The Future is Faster Than You Think

If it feels as if the year is already flying by quicker than you expected, two bestselling nonfiction writers could not agree more. Peter Diamandis and Steven Kotler argue convincingly that the whole future is coming at us at an unprecedented speed, thanks to revolutionary new technologies.

Diamandis earned degrees in molecular genetics and aerospace engineering at MIT.  Then he received a doctorate from Harvard Medical School. In 2014, Fortune Magazine ranked him among its list of top leaders. Kotler, a New York Times bestselling author, has been nominated twice for the prestigious Pulitzer Prize.

The duo’s newly published a book, The Future Is Faster Than You Think: How Converging Technologies Are Transforming Business, Industries, and Our Lives.   It doesn’t just examine game-changing innovations like artificial intelligence (AI), 3D printing, and advanced robotics as independent forces. The authors show how multiple technologies like these all work in tandem to fuel the future. The end result confirms the idea that “the whole is greater than the sum of its parts.” As phenomenal technologies gain strength and velocity, merging into one extraordinarily powerful sea of change, they transform civilization socially, economically, and psychologically.

Twenty years ago, it would be inconceivable that a nearly 400-page book like The Future Is Faster Than You Think would be browsed, ordered, purchased, and then read by just using a pocket-sized mobile device. In many respects, the future is already here and it’s in the palm of your hand.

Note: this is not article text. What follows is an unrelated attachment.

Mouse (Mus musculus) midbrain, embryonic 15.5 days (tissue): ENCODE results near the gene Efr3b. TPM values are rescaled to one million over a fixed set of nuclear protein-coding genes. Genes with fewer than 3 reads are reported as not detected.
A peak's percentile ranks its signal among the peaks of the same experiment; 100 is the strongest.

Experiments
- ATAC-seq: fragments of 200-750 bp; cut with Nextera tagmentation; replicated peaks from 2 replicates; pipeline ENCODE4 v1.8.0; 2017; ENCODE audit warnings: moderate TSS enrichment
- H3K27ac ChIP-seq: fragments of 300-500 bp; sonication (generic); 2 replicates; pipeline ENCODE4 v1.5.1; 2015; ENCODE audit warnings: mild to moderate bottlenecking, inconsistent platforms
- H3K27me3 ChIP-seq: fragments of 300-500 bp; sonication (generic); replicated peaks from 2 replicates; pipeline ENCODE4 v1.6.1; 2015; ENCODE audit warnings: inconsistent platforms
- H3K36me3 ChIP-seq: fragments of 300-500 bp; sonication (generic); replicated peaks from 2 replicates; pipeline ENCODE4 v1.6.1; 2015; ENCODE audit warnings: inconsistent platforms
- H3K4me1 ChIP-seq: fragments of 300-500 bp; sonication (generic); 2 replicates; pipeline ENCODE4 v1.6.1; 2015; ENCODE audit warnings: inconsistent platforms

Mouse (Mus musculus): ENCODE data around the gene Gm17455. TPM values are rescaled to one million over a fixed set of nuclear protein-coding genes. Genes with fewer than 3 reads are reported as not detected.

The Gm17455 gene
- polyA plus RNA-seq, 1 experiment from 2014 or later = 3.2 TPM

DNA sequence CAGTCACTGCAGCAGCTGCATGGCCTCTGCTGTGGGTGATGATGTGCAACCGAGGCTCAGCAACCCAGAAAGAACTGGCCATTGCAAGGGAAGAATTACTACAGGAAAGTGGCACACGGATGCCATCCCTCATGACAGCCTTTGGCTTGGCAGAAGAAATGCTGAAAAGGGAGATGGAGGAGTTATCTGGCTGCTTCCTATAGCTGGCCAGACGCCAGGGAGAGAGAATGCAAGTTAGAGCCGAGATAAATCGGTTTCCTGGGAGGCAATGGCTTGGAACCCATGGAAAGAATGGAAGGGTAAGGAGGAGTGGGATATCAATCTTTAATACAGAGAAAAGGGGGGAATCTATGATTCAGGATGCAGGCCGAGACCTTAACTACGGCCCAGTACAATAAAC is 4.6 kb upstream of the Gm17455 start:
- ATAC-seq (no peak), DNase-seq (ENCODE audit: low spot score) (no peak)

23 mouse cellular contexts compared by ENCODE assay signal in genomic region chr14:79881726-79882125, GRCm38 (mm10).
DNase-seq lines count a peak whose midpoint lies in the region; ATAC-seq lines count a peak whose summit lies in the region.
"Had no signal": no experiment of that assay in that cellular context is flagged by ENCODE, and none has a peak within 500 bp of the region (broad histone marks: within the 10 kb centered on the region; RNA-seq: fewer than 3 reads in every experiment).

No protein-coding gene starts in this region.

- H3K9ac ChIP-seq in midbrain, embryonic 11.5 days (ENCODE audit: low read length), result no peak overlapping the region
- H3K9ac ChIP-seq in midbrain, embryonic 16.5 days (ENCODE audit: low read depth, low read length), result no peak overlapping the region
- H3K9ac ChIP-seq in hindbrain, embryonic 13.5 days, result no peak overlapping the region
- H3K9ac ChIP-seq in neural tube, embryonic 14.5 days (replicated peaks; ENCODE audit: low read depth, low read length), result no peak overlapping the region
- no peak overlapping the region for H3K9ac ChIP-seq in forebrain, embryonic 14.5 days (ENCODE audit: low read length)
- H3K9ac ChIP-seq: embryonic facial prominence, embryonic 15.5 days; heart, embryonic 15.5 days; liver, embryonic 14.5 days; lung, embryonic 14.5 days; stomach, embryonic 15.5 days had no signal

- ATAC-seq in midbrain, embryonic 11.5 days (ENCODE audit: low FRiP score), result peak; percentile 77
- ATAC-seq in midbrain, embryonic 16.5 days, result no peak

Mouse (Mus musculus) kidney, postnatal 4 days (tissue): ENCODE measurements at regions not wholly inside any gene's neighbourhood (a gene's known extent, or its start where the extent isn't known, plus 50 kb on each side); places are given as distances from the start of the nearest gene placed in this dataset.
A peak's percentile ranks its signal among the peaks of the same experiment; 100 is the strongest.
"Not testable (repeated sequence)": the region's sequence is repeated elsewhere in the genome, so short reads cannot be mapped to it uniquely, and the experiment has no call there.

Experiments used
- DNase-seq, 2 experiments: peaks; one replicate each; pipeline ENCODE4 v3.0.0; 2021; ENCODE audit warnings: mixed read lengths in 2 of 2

Similarly, technological innovation has significantly enhanced and improved transportation logistics. Software now enables and enhances our work in ways that once upon a time sounded like science fiction. Who knew that we’d seamlessly integrate carrier management and documentation into one system that also handles dispatching, LTL, tracking, and accounting?

Part of the authors research was to transportation. They forecast that as technology within the transportation industry evolves, it will radically change where people live and how they work. They cite innovations including autonomous vehicles and the Hyperloop freight and passenger system under development in California. They also point to Uber Elevate−which plans to, within the next 10 years, offer battery-powered rideshare helicopter services.

The book, released this year, is organized into three main sections. The first discusses the present, and applications of technology such as AI, virtual reality, and quantum computing. The second part examines ways that virtually every major industry is being reconfigured or disrupted by new tech. The book concludes with an analysis of worldwide threats that could impede the future of technological progress, as well as human sustainability. They provide an informed view of how the rest of the century may unfold while looking at major areas of exploration and human migration.

Despite some dire warnings presented in the final section, the authors remain hopeful that innovation and technology will provide the solutions needed to solve the global problems of the 21st century. The Future Is Faster Than You Think is a fascinating and insightful read, especially for those who are already utilizing some of these forward-thinking technologies in their day-to-day lives as transportation logistics professionals.


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